Everything appears to be going according to plan for Viktor Orbán. The Hungarian prime minister was re-elected on 6 April; after another week of counting absentee ballots and the votes of newly enfranchised ethnic Hungarians in neighbouring states, it is now clear that Orbán’s Fidesz party will retain its two-thirds majority in parliament – enough to change the constitution at any time it sees fit. Such concentration of power is unusual in Europe. But it conforms to the political vision Orbán outlined in a speech in 2009: Hungary, he claimed then, needed a dominant ‘central force’ to overcome not only the legacies of state socialism, but also what Orbán portrays as a failed transition after 1989. More »
In his autobiography, My Silent War, Kim Philby reminisces about the food he knew in London in the 1930s. ‘Haute cuisine’, he liked to label it, only the ‘haute’ element was more about his appreciation than it was about the food itself. His taste, as two new books about him suggest, was for Mediterranean cooking, food that Elizabeth David would make better known after the war – bouillabaisse, paella, that sort of thing. He apparently wasn’t a bad cook, either, which was less typical of men of Philby’s background. More »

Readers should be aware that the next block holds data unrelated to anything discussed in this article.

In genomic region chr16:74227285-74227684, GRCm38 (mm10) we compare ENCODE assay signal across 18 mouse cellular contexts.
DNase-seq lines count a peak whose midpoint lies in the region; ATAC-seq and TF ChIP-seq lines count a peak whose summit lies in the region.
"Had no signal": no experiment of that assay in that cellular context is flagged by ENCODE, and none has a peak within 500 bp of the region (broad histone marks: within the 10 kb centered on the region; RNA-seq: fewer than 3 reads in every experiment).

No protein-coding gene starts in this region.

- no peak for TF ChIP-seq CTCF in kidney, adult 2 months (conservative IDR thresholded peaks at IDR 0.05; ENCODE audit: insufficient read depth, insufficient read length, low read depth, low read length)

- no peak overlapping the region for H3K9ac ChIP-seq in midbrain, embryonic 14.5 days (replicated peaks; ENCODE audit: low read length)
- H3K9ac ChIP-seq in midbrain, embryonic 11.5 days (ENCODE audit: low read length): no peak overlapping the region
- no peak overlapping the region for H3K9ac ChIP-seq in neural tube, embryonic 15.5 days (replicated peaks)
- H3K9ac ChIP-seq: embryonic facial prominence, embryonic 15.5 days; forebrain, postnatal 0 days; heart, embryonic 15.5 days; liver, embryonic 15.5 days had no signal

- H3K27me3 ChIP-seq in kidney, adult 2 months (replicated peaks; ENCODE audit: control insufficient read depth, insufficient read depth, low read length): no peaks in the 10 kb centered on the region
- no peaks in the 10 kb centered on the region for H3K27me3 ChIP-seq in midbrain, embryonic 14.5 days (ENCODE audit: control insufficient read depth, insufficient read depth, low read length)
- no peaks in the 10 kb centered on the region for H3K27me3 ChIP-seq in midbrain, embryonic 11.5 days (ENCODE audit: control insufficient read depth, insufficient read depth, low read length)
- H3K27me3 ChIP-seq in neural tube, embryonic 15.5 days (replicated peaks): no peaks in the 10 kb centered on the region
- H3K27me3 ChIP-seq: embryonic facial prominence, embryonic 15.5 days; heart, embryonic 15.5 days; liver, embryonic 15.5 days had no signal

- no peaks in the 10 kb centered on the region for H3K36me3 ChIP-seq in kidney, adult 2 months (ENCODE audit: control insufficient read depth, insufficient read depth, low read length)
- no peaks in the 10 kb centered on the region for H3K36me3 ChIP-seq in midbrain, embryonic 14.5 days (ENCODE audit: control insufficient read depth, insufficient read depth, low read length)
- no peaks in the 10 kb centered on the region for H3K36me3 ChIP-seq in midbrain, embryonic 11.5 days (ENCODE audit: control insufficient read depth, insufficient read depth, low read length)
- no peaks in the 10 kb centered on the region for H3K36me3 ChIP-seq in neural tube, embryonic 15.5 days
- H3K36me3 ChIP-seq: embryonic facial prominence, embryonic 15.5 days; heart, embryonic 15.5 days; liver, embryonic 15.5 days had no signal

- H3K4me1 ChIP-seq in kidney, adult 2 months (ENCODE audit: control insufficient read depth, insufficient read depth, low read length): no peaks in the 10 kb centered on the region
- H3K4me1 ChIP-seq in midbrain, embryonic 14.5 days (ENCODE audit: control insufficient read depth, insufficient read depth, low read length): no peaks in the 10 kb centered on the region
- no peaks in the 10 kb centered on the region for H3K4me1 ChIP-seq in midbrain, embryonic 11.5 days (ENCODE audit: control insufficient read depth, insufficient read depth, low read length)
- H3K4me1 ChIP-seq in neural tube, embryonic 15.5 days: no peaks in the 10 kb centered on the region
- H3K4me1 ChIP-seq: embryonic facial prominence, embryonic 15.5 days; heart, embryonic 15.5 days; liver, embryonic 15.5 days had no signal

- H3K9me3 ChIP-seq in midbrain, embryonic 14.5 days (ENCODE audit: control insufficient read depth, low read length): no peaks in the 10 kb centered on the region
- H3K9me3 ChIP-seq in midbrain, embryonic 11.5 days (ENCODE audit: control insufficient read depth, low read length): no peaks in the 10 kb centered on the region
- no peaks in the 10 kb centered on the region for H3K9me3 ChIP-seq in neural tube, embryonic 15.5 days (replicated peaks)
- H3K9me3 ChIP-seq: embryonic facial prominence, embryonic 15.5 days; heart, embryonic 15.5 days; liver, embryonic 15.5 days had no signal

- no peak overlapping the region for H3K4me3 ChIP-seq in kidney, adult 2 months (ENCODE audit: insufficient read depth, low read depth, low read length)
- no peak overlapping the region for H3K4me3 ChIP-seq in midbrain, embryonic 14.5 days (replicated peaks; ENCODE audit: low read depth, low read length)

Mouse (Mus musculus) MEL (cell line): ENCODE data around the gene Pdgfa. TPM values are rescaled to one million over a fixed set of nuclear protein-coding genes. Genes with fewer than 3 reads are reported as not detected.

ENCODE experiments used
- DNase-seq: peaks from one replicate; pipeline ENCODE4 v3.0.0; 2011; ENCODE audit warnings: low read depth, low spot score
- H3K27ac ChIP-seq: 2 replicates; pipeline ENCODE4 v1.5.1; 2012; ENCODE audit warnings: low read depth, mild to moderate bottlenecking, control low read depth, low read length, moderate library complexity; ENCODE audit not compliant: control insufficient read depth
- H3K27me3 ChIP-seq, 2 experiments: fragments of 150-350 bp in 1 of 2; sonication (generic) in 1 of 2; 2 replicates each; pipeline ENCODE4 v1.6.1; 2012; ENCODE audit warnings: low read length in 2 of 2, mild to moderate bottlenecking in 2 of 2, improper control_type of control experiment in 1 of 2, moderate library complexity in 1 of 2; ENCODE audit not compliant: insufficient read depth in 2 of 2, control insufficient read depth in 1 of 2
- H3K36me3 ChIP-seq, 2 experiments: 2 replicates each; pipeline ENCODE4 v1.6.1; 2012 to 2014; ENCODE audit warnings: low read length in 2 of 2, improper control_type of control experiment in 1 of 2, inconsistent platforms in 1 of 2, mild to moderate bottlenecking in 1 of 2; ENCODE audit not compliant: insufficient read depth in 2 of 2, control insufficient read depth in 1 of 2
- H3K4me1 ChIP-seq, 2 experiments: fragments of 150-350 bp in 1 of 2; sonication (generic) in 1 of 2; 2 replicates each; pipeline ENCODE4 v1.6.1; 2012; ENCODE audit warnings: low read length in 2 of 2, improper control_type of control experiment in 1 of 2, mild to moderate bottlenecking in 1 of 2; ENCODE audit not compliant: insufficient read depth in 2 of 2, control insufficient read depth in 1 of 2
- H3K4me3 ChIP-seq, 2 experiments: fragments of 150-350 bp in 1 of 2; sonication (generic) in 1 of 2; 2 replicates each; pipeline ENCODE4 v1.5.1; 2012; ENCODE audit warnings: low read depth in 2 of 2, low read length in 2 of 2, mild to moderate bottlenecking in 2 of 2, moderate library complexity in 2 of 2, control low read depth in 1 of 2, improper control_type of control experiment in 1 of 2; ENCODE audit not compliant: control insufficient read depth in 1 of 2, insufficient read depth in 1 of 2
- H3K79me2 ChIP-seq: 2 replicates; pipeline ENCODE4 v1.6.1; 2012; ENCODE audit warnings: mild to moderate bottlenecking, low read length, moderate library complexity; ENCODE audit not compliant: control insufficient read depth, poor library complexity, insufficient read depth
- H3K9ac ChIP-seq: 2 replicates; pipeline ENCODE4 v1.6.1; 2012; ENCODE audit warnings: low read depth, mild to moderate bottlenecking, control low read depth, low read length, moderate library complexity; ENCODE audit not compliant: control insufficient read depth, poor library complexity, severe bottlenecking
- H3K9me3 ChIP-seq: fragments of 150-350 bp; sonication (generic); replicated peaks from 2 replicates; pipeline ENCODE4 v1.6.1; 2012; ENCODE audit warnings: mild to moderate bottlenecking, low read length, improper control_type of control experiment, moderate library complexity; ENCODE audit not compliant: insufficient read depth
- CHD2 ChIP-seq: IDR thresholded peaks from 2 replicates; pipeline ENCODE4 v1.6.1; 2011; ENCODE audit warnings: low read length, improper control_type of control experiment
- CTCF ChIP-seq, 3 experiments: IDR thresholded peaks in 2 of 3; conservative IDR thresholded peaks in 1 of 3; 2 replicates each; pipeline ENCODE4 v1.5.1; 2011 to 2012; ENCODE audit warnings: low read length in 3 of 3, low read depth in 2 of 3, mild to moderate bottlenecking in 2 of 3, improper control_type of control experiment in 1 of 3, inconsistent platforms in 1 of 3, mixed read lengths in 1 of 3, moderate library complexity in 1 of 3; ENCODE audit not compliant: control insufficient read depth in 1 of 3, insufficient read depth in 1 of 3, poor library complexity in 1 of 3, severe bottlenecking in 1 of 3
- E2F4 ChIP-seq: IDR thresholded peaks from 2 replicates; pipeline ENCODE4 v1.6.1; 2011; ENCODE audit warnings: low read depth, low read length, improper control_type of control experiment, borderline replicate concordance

Before I ran the London Marathon on Sunday I was told that I would ‘enjoy the first 15 miles’ and ‘be buoyed by the crowd’. No such luck. It hurt from the start – I never hit the famous ‘wall’, just felt a steady increase of pain over time – and the crowd might as well not have been there, as far as I was concerned. I posted 3 hours and 37 minutes, which if I have some kind of memory lapse, I will probably try to better in the future.
It would be ungrateful of me, however, not to recognise that it’s been a bit of a struggle in the last century for women to be allowed to compete in marathons at all. Women have fought for my right to feel that amount of discomfort. For many years it was felt that women’s bodies could not withstand the stress of 26.3 miles. More »
I took a walk in the forest the other day, a national forest. I’m not, customarily, big on walking in the forest unless there’s a Hansel and Gretel Bar & Grill about 300 yards in, but I’m glad I did. It was an uncommonly sultry April afternoon for San Francisco, and windless, rarer still. More »
On April Fools’ Day, the Wire magazine put out an announcement for an avant-garde music festival in Poland. I was completely taken in; but then, none of the performances mentioned sounded unrealistic. So James Ferraro had written an operatic tribute to the Nokia 3310 that was to be ‘simulcast online using Netscape Navigator’? Sounds like a natural move after his elevator music installation last month at MoMA and his Heathrow Airport-themed concept EP. More »
Most informed sources in Ukraine and Russia believe that the annexation of Crimea was planned and carried out by the siloviki (former KGB and security service officials close to Putin), and not by the foreign policy elite (including the foreign minister, Sergei Lavrov, and defence minister, Sergei Shoigu), whose influence has been waning since Putin veered to the right in the wake of the 2011-12 anti-government protests.